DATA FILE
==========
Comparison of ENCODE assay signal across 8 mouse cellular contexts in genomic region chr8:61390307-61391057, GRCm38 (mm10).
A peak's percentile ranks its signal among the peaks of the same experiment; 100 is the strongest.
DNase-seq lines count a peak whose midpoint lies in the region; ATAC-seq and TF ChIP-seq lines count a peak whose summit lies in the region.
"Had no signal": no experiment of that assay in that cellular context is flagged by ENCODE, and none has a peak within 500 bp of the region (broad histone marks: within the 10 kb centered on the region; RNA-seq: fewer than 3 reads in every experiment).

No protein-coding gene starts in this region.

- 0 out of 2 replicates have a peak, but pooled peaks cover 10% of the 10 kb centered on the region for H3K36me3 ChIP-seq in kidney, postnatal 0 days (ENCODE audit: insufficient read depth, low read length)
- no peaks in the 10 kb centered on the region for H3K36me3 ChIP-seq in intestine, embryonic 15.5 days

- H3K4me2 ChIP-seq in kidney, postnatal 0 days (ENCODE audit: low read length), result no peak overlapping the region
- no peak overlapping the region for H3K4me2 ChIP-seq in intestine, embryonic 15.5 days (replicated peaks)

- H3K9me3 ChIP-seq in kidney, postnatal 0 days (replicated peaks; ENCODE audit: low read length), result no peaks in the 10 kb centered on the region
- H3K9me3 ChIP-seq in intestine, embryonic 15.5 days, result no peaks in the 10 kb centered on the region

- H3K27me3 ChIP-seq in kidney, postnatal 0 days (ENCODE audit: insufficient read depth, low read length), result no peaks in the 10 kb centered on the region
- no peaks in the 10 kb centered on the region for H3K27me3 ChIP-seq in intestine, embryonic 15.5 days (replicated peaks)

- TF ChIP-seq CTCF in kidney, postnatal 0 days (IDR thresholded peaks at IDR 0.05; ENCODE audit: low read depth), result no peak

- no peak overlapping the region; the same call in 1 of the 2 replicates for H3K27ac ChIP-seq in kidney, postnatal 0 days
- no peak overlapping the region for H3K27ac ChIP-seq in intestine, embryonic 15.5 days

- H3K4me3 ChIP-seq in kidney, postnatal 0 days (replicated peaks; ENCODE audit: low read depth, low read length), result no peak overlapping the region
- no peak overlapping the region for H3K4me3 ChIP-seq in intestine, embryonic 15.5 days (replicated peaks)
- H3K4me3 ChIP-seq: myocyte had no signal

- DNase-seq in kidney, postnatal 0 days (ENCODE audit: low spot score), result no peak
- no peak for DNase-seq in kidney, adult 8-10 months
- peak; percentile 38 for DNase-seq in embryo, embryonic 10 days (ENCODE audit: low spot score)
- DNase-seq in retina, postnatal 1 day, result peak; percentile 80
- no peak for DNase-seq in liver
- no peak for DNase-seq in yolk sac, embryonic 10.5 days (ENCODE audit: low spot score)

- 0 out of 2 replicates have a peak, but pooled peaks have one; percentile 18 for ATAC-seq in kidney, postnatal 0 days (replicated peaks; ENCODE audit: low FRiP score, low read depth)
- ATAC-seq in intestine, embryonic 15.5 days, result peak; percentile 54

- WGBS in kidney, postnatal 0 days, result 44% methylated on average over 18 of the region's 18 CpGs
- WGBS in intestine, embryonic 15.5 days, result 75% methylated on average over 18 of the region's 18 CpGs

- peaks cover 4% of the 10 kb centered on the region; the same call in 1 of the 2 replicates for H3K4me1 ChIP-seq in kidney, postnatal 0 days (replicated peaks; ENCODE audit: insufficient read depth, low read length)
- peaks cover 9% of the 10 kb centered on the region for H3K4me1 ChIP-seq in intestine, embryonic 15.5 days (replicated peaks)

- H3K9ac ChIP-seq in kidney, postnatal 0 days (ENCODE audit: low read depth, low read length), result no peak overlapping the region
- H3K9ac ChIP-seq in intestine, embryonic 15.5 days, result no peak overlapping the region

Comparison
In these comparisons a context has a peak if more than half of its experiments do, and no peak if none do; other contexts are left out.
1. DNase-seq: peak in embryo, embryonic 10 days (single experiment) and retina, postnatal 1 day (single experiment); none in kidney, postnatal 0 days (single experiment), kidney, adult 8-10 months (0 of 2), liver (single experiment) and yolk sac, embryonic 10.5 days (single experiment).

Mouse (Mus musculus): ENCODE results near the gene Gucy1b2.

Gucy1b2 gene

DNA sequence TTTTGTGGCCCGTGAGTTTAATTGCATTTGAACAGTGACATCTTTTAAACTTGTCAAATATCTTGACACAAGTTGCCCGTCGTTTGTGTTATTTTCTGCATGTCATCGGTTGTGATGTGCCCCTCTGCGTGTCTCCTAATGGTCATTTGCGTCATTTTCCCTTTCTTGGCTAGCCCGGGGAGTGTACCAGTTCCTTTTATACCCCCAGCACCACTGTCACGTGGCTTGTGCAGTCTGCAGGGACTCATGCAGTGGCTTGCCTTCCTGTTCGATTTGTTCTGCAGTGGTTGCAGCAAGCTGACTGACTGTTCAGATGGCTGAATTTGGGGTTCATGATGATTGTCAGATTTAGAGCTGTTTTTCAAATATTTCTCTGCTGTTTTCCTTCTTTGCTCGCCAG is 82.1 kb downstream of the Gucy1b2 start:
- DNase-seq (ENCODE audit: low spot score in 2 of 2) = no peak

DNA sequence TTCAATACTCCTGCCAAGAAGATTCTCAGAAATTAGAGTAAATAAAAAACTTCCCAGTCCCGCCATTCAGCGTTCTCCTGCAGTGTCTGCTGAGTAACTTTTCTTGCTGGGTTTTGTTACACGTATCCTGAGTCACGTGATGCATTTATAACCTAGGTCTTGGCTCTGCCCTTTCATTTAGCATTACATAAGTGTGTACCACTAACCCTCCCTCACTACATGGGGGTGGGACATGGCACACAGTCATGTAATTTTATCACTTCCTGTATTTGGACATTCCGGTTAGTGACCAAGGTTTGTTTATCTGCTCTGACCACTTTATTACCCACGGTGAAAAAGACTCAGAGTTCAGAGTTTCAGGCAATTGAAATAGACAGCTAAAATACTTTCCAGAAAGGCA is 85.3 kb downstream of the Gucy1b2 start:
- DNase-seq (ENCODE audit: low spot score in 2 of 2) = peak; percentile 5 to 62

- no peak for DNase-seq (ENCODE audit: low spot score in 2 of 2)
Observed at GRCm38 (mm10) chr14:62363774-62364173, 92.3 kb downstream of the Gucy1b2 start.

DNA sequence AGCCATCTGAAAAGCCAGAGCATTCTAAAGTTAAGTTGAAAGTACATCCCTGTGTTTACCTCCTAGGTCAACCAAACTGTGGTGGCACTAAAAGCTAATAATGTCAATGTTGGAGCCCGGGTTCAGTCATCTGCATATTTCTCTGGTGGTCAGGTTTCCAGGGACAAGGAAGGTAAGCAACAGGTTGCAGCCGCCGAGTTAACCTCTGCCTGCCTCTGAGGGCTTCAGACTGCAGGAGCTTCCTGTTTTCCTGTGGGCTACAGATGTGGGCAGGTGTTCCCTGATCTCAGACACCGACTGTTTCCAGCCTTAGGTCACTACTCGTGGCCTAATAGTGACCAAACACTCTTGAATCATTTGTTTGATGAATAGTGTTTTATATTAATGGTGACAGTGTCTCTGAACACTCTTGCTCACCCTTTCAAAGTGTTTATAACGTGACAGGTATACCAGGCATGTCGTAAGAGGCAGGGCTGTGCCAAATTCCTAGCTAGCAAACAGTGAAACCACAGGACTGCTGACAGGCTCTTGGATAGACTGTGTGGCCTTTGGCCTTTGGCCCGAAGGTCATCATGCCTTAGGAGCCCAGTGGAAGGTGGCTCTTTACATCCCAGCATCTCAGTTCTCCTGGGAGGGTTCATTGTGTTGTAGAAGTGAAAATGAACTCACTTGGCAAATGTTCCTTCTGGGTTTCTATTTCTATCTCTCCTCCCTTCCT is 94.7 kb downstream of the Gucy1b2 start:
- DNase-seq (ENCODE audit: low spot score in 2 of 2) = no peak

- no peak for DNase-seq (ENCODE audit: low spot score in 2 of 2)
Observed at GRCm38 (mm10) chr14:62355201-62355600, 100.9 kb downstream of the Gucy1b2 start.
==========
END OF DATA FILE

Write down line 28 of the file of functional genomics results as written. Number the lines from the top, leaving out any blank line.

- WGBS in kidney, postnatal 0 days, result 44% methylated on average over 18 of the region's 18 CpGs